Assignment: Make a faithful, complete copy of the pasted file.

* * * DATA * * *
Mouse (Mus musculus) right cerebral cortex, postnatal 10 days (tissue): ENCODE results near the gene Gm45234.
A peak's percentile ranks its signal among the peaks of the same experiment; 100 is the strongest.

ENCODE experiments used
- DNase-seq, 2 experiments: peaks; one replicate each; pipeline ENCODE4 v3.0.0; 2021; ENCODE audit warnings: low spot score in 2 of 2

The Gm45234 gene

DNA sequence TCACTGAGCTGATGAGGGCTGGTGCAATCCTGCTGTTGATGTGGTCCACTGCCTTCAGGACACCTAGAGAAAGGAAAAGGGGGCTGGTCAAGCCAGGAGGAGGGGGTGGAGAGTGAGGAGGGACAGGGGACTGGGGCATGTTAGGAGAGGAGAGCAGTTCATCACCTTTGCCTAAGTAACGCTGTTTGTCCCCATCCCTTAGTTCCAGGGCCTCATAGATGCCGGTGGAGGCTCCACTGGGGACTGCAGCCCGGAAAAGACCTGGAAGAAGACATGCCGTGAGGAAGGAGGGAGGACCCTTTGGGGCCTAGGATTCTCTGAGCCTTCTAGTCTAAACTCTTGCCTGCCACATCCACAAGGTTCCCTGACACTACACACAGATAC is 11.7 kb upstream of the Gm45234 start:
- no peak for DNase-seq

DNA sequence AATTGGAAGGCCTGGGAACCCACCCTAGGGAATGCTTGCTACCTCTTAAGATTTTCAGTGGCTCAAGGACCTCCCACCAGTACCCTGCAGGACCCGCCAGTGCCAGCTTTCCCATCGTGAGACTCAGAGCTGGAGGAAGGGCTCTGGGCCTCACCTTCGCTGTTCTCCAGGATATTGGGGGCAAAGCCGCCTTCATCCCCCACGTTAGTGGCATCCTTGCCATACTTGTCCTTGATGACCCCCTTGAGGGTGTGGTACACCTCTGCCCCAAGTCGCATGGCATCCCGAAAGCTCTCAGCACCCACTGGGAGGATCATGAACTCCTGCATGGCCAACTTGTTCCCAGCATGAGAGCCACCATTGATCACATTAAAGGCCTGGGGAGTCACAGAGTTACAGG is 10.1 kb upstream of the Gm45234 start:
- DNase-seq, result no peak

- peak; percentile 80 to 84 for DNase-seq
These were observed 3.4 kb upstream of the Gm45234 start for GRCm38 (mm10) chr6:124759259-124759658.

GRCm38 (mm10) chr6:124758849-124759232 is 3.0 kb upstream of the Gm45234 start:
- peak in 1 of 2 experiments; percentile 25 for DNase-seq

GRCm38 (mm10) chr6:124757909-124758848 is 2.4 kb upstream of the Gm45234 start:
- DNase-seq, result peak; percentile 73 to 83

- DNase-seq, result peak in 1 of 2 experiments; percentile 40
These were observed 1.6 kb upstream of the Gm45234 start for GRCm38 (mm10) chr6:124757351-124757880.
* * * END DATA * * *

Mouse (Mus musculus) right cerebral cortex, postnatal 10 days (tissue): ENCODE results near the gene Gm45234.
A peak's percentile ranks its signal among the peaks of the same experiment; 100 is the strongest.

ENCODE experiments used
- DNase-seq, 2 experiments: peaks; one replicate each; pipeline ENCODE4 v3.0.0; 2021; ENCODE audit warnings: low spot score in 2 of 2

The Gm45234 gene

DNA sequence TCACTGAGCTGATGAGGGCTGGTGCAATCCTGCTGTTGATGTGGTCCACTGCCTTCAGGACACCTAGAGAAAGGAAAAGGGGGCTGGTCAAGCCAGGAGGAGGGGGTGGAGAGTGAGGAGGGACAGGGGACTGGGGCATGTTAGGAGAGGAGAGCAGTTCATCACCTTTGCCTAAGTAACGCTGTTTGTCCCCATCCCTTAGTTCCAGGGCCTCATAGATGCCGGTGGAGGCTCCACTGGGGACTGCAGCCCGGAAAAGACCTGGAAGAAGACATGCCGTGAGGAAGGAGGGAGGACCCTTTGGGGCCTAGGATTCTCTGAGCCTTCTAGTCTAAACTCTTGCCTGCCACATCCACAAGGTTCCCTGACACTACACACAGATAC is 11.7 kb upstream of the Gm45234 start:
- no peak for DNase-seq

DNA sequence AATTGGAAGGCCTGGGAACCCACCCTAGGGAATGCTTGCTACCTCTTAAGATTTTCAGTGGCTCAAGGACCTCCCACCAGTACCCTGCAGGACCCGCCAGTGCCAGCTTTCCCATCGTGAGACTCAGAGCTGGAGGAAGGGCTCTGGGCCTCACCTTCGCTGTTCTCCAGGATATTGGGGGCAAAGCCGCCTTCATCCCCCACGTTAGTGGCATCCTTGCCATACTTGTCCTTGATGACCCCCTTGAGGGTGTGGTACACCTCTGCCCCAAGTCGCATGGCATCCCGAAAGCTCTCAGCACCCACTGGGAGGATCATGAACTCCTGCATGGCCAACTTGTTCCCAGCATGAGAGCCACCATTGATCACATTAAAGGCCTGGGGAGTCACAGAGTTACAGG is 10.1 kb upstream of the Gm45234 start:
- DNase-seq, result no peak

- peak; percentile 80 to 84 for DNase-seq
These were observed 3.4 kb upstream of the Gm45234 start for GRCm38 (mm10) chr6:124759259-124759658.

GRCm38 (mm10) chr6:124758849-124759232 is 3.0 kb upstream of the Gm45234 start:
- peak in 1 of 2 experiments; percentile 25 for DNase-seq

GRCm38 (mm10) chr6:124757909-124758848 is 2.4 kb upstream of the Gm45234 start:
- DNase-seq, result peak; percentile 73 to 83

- DNase-seq, result peak in 1 of 2 experiments; percentile 40
These were observed 1.6 kb upstream of the Gm45234 start for GRCm38 (mm10) chr6:124757351-124757880.